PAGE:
I was working on my book last week while talking to my friend Kat on Facebook, and as I was writing a chapter, I realized one of my favorite and most anticipated moments of the novel was coming up: the first kiss. I stopped typing for a moment, excited and scared at the same time, but soon dove in because it was my only choice other than quitting, which wasn’t really an option at all. I hadn’t realized the scene would appear so soon (some scenes I can see coming; others, not so much), and I got nervous, but reminded myself it had to be done sometime and that time was, apparently, now.
So I wrote.
And as I did my stomach got little butterflies and my heart sped up and I almost started crying at how happy I was. It was a scene that gave me warm fuzzies even though it’s only the first draft, and I want to make sure as I edit later on that I can translate those warm fuzzies for my readers. Believe me, I want everyone to feel as giddy and delighted when they read that scene as I did while writing it.
And I realized that these are the moments I write for. These are the moments I struggle through sentences and paragraphs and pages of junk to get to because I know these moments are worth it. Sure–I’ll probably change the scene in editing, but I don’t necessarily know how much. I am absolutely in love with this first draft version and all its flaws. Maybe this is the honeymoon period where I don’t see its problems yet, but I’m okay with that. This isn’t the time to pick it apart; this is the time to remember exactly why I do this and why I love it.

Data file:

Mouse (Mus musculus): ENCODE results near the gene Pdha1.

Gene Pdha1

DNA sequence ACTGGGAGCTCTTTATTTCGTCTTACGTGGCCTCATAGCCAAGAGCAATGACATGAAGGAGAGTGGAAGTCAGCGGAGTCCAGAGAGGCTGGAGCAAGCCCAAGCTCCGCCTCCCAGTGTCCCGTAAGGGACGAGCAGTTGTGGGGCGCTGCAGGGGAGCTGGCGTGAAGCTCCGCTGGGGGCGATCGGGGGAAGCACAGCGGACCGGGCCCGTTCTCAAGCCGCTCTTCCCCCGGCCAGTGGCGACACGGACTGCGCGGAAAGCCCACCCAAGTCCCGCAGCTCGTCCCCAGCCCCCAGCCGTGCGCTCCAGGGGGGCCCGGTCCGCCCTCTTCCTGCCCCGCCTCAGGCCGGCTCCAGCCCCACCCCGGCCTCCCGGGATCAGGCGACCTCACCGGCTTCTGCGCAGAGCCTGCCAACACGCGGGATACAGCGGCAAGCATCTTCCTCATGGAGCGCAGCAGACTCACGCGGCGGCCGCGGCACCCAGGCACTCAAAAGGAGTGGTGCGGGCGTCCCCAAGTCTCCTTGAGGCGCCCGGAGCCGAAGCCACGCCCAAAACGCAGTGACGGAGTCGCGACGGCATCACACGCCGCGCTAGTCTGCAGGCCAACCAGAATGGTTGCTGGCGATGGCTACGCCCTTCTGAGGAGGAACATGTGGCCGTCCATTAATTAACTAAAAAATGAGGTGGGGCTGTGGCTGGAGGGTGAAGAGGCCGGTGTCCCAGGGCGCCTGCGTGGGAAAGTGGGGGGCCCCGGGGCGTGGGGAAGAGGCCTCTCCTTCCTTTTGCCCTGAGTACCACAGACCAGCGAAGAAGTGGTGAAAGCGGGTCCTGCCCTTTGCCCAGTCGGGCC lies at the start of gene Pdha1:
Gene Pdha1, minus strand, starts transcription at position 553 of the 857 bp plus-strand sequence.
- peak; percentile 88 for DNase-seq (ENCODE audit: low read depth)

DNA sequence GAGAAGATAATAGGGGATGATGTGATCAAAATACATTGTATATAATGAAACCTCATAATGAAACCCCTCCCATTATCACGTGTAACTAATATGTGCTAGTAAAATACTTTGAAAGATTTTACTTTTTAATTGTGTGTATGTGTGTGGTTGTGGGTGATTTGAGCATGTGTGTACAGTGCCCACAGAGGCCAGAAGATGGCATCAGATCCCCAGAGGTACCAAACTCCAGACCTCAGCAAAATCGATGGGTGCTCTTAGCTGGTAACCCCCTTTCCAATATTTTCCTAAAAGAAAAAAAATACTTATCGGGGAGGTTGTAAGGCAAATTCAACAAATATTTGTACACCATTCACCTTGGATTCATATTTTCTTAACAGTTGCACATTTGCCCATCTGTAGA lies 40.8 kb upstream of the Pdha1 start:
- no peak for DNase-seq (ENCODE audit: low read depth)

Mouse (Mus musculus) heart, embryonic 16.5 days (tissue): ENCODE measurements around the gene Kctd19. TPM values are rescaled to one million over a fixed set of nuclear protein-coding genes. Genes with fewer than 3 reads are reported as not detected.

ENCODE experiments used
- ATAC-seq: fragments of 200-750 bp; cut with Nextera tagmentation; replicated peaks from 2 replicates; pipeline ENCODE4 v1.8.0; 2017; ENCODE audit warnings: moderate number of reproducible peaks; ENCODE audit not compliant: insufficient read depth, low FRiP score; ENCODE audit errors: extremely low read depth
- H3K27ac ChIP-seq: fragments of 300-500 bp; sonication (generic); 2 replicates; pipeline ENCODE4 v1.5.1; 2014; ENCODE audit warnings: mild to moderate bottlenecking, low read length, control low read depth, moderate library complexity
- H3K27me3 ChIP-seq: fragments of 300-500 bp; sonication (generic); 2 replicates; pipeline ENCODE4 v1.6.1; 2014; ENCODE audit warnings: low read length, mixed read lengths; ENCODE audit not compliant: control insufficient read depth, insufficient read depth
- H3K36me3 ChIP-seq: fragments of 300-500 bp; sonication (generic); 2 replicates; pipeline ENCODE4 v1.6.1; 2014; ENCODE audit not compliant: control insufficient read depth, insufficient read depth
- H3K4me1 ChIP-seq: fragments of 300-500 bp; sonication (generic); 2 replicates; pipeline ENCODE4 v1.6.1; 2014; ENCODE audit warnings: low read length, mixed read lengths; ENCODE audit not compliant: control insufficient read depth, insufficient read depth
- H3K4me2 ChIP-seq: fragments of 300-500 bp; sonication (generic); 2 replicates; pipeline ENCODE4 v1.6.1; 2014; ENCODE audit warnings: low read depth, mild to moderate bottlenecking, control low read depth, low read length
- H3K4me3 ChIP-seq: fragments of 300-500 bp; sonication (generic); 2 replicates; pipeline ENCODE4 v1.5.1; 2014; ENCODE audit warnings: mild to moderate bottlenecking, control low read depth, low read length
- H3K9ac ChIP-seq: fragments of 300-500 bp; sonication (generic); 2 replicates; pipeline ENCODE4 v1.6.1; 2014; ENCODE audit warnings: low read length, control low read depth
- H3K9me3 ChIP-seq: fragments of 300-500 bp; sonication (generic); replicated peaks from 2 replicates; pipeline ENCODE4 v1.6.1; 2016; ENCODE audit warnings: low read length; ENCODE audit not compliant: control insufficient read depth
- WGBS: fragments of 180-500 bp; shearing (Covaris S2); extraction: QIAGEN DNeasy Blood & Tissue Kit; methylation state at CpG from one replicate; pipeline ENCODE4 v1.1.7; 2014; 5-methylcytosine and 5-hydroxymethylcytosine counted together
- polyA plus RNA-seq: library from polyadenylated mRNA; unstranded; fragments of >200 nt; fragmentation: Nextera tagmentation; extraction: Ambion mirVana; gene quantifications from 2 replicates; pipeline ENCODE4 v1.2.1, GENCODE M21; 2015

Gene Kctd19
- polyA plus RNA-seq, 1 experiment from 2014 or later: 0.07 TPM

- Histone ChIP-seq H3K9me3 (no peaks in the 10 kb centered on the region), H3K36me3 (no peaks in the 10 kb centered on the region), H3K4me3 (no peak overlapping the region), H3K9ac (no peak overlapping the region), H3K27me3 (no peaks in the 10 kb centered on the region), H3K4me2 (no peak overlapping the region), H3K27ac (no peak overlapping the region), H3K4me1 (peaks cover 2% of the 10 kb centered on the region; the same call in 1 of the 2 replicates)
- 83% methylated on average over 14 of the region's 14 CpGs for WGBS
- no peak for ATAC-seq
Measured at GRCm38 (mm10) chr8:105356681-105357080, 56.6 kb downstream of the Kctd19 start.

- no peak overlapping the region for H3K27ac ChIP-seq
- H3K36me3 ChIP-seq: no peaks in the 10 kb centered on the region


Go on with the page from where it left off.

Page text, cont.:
I write for this enthusiasm and feeling of accomplishment, and I write to share these feelings with readers later on in a way they can understand and appreciate. People always talk about how writing is a struggle, a real job, and a real pain the ass (and they aren’t wrong). You always hear about tortured writers, drunken writers–you never really hear about these moments of pride and accomplishment, aside from actually publishing. But that’s not the writing. That’s the end result, rather than the process.
I write for the beauty and the surprise of it and the honesty in scenes I create. I write to experience moments that resonate.